With the original question, if Adobe weren't making any money of PS, they wouldn't be making it. In relation to cracking, I guess outside the US Adobe wouldn't have a leg to stand on against crackers? It's perhaps still a question of them not having any legal power to shut down servers providing cracked copies?
     
  28. With a torrent bits and pieces are spread across many users; one can have 1 percent and be sharing that morsel.
     
  29. T Feltus: "CS3 is hard to use without a license. each release gets harder."

    Umm... what makes you think so?

    Kelly Flanigan: "Then there are folks with PC's that almost all the cool software they use is pirated; a friend is always running keygens and installing bootleg stuff. The pickle is that he is always having to reinstall windows because of the added rootkits and crap that some keygens adds that cannot be detected with the salvo of anti spy/virius scan stuff. The "free" stuff is not so free if your computer beomes a cesspool of crap running in the background; or if you are constantly wasting time futzing/farting around."

    This is the price you pay for not being competent enough with computers. Pirated software can be very safe if you don't download randomly.

    You can download 100% working CS3 with no viruses in *few minutes*. What should Adobe do?

    "It's perhaps still a question of them not having any legal power to shut down servers providing cracked copies?"

    FTP-servers are private and fast.

    Torrent trackers only provide metadata, actual files come in small pieces from all around the world. How do you shut down that?

    DC++ hubs are "mobile", shutting down one (or hundred) makes no difference.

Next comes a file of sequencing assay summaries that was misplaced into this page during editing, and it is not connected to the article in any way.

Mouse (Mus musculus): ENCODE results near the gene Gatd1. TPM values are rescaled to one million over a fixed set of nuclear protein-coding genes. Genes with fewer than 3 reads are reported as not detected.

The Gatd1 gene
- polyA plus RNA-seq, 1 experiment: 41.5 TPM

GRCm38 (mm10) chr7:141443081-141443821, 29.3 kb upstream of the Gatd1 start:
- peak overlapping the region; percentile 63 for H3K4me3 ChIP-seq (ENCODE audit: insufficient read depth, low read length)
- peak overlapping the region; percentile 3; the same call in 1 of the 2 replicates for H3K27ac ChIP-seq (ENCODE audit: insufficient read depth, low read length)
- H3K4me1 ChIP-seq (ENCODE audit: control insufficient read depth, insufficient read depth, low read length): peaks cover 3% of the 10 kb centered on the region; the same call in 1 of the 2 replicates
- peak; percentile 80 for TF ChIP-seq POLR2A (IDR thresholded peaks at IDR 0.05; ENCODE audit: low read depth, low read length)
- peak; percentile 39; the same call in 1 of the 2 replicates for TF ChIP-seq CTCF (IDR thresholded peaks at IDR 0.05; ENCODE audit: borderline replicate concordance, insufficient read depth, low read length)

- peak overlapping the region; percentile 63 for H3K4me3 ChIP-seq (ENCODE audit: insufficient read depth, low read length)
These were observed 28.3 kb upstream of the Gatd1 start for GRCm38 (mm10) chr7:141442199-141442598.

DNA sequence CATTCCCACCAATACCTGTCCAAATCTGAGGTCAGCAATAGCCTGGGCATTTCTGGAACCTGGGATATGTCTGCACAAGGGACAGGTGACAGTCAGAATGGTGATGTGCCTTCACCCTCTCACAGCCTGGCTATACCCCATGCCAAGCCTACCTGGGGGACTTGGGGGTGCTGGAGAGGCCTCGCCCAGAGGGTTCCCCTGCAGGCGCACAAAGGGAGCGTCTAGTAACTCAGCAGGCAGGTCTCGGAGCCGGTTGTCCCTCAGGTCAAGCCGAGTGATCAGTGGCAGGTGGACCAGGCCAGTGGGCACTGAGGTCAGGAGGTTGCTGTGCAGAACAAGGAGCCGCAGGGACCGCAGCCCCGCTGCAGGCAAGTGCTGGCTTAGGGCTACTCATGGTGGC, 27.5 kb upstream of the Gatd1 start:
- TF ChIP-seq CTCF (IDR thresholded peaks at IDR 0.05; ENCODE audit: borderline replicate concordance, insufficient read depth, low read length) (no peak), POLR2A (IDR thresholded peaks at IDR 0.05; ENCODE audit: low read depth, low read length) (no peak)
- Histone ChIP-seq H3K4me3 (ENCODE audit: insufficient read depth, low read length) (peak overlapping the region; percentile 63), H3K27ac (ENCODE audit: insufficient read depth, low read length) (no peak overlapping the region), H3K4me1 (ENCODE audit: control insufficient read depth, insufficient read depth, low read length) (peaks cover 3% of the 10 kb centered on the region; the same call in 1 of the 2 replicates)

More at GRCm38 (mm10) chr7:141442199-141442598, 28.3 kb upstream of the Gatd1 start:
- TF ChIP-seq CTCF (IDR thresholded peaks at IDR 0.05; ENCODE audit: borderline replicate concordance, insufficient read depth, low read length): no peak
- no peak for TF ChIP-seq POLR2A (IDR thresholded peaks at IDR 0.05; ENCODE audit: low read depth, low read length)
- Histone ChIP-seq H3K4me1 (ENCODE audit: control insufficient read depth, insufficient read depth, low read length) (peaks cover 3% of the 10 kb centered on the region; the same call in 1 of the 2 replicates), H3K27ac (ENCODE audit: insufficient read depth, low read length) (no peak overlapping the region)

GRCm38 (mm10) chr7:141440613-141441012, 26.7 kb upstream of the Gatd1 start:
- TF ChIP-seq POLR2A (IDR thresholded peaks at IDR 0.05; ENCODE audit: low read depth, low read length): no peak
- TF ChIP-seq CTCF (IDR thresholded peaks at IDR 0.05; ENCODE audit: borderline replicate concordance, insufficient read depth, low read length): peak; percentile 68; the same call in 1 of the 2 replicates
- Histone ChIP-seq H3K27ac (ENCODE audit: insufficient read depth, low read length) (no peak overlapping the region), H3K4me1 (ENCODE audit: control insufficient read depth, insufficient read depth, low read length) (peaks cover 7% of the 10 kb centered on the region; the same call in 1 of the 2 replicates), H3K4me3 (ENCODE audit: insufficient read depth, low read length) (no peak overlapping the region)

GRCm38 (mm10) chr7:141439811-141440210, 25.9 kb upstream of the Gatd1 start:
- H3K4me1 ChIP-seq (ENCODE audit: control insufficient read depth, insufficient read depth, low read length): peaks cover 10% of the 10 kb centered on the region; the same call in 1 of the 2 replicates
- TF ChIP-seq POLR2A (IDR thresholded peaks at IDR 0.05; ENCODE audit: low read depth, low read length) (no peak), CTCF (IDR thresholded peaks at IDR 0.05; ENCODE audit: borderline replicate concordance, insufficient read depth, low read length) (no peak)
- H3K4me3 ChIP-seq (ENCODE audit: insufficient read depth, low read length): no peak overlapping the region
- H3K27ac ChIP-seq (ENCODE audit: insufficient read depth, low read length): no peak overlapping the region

Limewire etc. are for children and teens who can only click one big button and hope for the best, so no big catches there.
     
  30. "if you google CS3 Warez Key Gen Crack you will come up with thousands of sites that are options. Some of them are a $4.95 subscription for a download, some are free, some give you the entire program and some give you just the keygen that will create a registration # based on "

    If you want to keep your computer clean stay away from these places. There's no reason whatsoever to use these ****holes for software cracks.

    Never pay anyone for pirated stuff, not even $5, it's seriously stupid.
     
  31. Again, I think the thing is that Adobe has been one of the smart companies and is actually adapting to the reality of the internet instead of trying to fight a battle that can't be won. I think they're doing quite well with their strategy.

    To be honest I don't think it makes sense to look at piracy as a moral issue anymore, but rather as an economic issue. Try turning the question around: why would any high-school kid try to save up $1800 for a piece of software that they can get for free? In that case, if they never really would have paid for it, then did Adobe really lose anything by them downloading it? Maybe, but probably not. I argue that they gained from it -- some percent of these kids will become dedicated users and buy several generations of their software. It's better than losing these potential customers early. It's great, free advertising. It keeps their product's status as a necessity. While it may be and likely is true that over 50% of the copies of CS out there are pirated, that doesn't mean that Adobe is losing 50% of their revenue.

    A few notes -- I keep using kids as the example because I think they're the demographic that downloads the most, by at least an order of magnitude. Also, I don't think it can be treated as a moral issue. For many people it is, and they equate it with brick-and-mortar theft. For a lot of people it isn't at all the same--they see it as stealing from a greedy corporate America.

    For those of you saying things to the extent of "They better enjoy it while they can, because you won't be able to pirate the next version," I have one thing to say: wake up. Look at the trend. It will be impossible to stop piracy without severely limiting many other rights that we take for granted. The technology doesn't work that way. Every major tech company has thought they solved the problem, and every one of them has failed. Registration keys. Copy-protected discs. DRM.
     
  32. "Never pay anyone for pirated stuff, not even $5, it's seriously stupid."

    No, get it for free. And be smart enough to avoid the viruses.